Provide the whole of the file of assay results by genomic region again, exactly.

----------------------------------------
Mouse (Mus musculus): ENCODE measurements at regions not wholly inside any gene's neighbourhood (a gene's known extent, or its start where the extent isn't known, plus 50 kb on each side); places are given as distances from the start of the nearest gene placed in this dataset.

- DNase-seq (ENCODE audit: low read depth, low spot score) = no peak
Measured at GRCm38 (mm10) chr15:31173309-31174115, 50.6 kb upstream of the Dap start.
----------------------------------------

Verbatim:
Mouse (Mus musculus): ENCODE measurements at regions not wholly inside any gene's neighbourhood (a gene's known extent, or its start where the extent isn't known, plus 50 kb on each side); places are given as distances from the start of the nearest gene placed in this dataset.

- DNase-seq (ENCODE audit: low read depth, low spot score) = no peak
Measured at GRCm38 (mm10) chr15:31173309-31174115, 50.6 kb upstream of the Dap start.